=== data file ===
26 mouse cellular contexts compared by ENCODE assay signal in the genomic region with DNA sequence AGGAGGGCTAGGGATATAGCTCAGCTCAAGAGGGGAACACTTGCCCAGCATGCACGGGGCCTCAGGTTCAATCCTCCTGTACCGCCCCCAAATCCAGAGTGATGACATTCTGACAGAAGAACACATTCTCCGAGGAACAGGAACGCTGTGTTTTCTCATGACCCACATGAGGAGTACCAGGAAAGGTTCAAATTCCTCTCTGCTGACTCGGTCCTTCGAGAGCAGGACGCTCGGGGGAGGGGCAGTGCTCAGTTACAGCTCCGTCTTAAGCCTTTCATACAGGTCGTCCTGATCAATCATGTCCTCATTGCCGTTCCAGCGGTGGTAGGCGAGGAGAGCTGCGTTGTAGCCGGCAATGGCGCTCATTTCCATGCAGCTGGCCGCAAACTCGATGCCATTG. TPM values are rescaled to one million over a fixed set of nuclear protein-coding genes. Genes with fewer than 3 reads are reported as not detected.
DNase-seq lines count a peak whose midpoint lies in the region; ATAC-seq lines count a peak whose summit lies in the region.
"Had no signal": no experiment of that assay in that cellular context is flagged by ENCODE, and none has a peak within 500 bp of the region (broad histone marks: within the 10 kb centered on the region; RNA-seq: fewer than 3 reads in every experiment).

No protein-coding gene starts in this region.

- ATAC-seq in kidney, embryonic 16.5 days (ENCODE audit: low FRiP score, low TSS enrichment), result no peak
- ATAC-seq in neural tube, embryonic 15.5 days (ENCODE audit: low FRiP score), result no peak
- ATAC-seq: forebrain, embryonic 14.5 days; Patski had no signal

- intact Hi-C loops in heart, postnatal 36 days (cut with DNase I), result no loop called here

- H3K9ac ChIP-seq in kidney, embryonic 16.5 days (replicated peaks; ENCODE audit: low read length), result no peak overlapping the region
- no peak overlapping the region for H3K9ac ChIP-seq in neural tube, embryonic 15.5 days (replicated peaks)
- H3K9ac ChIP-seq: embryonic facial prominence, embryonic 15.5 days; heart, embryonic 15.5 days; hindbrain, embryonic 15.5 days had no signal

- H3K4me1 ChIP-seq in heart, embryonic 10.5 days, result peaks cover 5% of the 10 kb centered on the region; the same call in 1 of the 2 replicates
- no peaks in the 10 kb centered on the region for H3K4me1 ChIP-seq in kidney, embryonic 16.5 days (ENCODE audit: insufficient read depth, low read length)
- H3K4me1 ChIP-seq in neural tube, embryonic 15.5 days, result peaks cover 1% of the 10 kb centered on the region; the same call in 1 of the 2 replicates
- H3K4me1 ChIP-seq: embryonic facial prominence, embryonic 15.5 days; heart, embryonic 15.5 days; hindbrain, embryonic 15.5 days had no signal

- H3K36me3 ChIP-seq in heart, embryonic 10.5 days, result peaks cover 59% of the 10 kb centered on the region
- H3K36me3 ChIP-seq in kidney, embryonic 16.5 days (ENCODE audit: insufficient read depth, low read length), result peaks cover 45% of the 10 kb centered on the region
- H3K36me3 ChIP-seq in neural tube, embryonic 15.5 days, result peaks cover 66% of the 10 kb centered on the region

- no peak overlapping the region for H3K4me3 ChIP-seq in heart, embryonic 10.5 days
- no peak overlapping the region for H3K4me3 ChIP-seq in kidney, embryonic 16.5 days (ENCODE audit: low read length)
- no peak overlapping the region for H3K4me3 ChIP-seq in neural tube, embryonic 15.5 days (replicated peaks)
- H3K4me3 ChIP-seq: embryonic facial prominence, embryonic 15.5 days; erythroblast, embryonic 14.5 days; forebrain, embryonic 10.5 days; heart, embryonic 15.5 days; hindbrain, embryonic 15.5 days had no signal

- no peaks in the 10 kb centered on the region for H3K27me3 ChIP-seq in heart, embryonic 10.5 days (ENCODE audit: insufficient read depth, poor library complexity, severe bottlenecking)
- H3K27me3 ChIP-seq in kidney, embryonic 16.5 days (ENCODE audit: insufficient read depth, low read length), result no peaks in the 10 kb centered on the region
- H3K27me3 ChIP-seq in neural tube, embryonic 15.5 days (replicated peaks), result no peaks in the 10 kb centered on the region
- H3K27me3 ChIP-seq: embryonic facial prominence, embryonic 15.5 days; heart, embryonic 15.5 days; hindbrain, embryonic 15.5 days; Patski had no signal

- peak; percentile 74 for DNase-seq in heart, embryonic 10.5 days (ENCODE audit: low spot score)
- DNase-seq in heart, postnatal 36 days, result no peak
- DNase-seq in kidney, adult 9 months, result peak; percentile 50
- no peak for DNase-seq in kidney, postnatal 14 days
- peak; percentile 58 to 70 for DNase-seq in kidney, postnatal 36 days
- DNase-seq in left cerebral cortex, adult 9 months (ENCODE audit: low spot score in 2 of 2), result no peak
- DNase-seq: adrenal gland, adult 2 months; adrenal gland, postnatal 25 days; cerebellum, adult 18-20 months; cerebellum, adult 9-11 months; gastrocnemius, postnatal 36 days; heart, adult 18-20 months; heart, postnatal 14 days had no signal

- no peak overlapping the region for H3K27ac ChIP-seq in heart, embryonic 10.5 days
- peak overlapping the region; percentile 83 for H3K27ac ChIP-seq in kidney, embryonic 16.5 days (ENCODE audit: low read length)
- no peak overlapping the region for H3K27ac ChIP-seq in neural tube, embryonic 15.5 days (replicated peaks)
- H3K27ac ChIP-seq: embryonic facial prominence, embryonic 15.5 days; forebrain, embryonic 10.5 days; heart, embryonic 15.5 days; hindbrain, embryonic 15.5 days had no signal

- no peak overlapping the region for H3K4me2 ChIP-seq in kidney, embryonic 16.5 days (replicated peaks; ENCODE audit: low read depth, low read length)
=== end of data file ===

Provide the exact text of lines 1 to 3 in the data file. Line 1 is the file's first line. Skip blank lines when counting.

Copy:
26 mouse cellular contexts compared by ENCODE assay signal in the genomic region with DNA sequence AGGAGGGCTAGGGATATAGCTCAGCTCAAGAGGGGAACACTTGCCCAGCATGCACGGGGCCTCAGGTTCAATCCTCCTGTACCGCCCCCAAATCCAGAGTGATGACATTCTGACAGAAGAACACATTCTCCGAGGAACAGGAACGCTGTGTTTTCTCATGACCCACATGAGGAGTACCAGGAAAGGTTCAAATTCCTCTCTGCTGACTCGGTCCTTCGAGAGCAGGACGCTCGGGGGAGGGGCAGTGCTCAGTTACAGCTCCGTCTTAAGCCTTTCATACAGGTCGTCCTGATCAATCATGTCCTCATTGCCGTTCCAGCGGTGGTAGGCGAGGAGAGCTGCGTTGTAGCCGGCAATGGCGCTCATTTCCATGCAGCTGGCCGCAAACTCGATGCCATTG. TPM values are rescaled to one million over a fixed set of nuclear protein-coding genes. Genes with fewer than 3 reads are reported as not detected.
DNase-seq lines count a peak whose midpoint lies in the region; ATAC-seq lines count a peak whose summit lies in the region.
"Had no signal": no experiment of that assay in that cellular context is flagged by ENCODE, and none has a peak within 500 bp of the region (broad histone marks: within the 10 kb centered on the region; RNA-seq: fewer than 3 reads in every experiment).